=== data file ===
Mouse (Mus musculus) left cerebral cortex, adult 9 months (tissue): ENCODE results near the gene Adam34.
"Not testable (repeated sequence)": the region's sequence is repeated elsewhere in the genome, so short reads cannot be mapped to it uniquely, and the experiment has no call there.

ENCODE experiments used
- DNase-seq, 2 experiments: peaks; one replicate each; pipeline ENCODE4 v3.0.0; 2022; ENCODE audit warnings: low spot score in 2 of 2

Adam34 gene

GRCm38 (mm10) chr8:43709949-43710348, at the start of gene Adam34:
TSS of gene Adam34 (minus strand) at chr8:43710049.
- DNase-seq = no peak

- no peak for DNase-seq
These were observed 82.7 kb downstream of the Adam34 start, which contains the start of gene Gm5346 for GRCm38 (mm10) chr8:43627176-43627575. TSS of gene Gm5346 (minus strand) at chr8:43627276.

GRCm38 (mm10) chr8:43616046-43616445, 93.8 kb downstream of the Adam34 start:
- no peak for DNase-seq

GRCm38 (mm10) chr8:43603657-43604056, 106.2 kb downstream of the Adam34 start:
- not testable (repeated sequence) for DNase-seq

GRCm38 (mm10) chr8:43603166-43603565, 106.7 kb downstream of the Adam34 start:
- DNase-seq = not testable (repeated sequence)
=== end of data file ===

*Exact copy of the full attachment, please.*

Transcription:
Mouse (Mus musculus) left cerebral cortex, adult 9 months (tissue): ENCODE results near the gene Adam34.
"Not testable (repeated sequence)": the region's sequence is repeated elsewhere in the genome, so short reads cannot be mapped to it uniquely, and the experiment has no call there.

ENCODE experiments used
- DNase-seq, 2 experiments: peaks; one replicate each; pipeline ENCODE4 v3.0.0; 2022; ENCODE audit warnings: low spot score in 2 of 2

Adam34 gene

GRCm38 (mm10) chr8:43709949-43710348, at the start of gene Adam34:
TSS of gene Adam34 (minus strand) at chr8:43710049.
- DNase-seq = no peak

- no peak for DNase-seq
These were observed 82.7 kb downstream of the Adam34 start, which contains the start of gene Gm5346 for GRCm38 (mm10) chr8:43627176-43627575. TSS of gene Gm5346 (minus strand) at chr8:43627276.

GRCm38 (mm10) chr8:43616046-43616445, 93.8 kb downstream of the Adam34 start:
- no peak for DNase-seq

GRCm38 (mm10) chr8:43603657-43604056, 106.2 kb downstream of the Adam34 start:
- not testable (repeated sequence) for DNase-seq

GRCm38 (mm10) chr8:43603166-43603565, 106.7 kb downstream of the Adam34 start:
- DNase-seq = not testable (repeated sequence)